We previously demonstrated that the quantity of β-carotene (BC) partitioning in mixed micelles during simulated small intestinal digestion, i.e., the bioaccessibility, of boiled cassava is highly correlated with the BC content of different cultivars. However, cassava is also traditionally prepared by fermentation and roasting. These different methods of preparation have the potential to affect both the retention and bioaccessibility of BC. Here, we first compared retention of BC in boiled cassava, gari (fermentation followed by roasting), and fufu (fermentation followed by sieving and cooking into a paste) prepared from roots of three cultivars. BC content in unprocessed cultivars ranged from 6−8 μg/g wet weight, with cis isomers accounting for approximately one-third of total BC. Apparent retention of BC was approximately 90% for boiled cassava and fufu. In contrast, roasting fermented cassava at 195 °C for 20 min to prepare gari decreased BC content by 90%. Retention was increased to 63% when temperature was decreased to 165 °C and roasting was limited to 10 min. Processing was also associated with a decline in all-trans-BC and concomitant increase in 13-cis-BC. The efficiency of micellarization of all-trans and cis isomers of BC during simulated digestion was 25−30% for boiled cassava and gari and independent of cultivar. However, micellarization of BC isomers during digestion of fufu was only 12−15% (P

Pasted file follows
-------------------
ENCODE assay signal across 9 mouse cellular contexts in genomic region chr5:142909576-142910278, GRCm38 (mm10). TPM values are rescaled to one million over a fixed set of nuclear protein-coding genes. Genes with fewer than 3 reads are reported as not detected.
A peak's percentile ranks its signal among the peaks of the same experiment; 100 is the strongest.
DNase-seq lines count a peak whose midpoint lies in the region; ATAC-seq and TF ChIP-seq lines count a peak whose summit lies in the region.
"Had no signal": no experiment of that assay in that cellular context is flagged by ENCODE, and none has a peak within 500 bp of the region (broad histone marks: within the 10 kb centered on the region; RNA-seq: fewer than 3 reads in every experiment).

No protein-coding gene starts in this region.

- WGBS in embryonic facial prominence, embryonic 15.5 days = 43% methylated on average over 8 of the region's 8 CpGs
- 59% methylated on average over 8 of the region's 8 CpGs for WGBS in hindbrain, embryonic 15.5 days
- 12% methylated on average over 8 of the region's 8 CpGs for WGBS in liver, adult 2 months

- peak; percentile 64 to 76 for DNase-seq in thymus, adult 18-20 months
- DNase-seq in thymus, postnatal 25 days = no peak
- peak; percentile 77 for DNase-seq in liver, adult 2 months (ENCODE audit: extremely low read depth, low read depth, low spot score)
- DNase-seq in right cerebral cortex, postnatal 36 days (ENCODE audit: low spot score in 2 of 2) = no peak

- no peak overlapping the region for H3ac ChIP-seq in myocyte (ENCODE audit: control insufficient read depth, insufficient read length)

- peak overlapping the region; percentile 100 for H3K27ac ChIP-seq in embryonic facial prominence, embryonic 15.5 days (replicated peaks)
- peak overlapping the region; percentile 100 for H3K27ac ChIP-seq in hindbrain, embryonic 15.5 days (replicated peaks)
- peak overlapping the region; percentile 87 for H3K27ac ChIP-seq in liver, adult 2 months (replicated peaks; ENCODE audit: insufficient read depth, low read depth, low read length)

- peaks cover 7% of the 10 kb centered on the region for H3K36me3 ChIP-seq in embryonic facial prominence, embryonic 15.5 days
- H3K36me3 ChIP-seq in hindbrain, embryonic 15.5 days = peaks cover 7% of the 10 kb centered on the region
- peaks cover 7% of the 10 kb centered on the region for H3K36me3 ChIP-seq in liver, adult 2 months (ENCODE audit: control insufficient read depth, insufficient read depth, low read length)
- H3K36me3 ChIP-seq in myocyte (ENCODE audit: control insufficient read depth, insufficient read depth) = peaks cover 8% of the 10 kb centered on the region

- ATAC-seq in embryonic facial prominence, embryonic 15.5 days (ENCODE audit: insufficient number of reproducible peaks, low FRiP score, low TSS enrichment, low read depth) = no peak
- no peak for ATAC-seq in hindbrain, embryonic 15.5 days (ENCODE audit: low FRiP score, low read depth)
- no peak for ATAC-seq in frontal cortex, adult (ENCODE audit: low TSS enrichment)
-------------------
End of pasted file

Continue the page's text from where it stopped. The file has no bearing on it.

Journal of Agricultural and Food Chemistry (2009) 57 (4) 1344-1348 [doi: 10.1021/jf803053d]
Impact of Style of Processing on Retention and Bioaccessibility of β-Carotene in Cassava (Manihot esculanta, Crantz).